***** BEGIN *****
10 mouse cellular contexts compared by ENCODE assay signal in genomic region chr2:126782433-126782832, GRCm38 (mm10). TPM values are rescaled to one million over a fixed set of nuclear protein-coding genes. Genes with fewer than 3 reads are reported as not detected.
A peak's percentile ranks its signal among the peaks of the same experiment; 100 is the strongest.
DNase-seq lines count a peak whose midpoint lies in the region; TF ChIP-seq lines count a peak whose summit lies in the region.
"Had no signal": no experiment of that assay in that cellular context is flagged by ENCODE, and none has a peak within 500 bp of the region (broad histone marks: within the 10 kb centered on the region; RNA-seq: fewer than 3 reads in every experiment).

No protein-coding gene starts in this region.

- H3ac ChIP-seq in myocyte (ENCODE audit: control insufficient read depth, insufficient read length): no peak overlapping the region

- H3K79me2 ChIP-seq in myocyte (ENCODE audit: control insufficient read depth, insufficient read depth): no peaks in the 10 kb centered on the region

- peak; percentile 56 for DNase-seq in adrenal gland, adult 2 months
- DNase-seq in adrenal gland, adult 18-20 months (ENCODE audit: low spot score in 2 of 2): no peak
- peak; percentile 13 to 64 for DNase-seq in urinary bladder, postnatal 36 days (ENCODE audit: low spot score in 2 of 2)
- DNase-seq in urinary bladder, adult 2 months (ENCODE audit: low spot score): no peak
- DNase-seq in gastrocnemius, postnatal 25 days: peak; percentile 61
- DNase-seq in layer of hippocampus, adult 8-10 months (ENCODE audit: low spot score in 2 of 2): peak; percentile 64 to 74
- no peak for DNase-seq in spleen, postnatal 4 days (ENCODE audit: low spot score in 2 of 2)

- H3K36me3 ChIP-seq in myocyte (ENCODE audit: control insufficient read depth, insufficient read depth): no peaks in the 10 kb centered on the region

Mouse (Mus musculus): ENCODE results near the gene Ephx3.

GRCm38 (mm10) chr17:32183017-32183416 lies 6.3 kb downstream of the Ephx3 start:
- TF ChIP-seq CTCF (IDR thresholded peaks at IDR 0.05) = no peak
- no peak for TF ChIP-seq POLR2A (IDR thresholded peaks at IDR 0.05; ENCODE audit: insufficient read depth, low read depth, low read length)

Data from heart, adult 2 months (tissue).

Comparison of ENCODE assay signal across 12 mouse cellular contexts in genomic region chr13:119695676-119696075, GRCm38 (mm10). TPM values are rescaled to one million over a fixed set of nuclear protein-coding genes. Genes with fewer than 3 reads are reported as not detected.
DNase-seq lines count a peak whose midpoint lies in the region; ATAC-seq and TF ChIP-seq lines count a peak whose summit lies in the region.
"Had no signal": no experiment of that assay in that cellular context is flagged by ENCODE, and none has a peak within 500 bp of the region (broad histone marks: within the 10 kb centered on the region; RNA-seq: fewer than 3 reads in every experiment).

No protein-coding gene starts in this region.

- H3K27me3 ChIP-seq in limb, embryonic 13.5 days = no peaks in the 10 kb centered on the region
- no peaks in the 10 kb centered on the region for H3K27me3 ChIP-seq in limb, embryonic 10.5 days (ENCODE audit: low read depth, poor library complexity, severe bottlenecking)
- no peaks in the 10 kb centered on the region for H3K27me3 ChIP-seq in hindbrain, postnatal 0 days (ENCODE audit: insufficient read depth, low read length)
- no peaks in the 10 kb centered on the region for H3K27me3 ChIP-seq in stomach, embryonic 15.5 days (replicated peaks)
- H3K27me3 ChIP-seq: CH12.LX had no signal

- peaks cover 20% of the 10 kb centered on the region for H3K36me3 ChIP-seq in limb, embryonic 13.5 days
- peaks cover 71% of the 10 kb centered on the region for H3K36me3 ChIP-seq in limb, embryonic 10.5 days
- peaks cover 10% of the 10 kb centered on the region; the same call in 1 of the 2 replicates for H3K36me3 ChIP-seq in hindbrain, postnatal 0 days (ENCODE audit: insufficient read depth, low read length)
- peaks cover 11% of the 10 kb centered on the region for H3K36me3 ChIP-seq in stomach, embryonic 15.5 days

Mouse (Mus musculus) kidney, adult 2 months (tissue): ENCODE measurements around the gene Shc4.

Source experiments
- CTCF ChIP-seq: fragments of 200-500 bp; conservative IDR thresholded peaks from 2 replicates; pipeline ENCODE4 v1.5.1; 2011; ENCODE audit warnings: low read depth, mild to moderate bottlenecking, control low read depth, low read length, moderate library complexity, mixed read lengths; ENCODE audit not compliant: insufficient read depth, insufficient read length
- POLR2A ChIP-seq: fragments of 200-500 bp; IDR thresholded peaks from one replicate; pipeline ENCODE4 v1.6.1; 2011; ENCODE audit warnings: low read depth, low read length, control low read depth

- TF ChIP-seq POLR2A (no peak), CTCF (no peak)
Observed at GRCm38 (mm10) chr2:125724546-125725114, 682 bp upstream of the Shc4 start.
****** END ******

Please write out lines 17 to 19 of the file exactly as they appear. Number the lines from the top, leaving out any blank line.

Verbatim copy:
GRCm38 (mm10) chr17:32183017-32183416 lies 6.3 kb downstream of the Ephx3 start:
- TF ChIP-seq CTCF (IDR thresholded peaks at IDR 0.05) = no peak
- no peak for TF ChIP-seq POLR2A (IDR thresholded peaks at IDR 0.05; ENCODE audit: insufficient read depth, low read depth, low read length)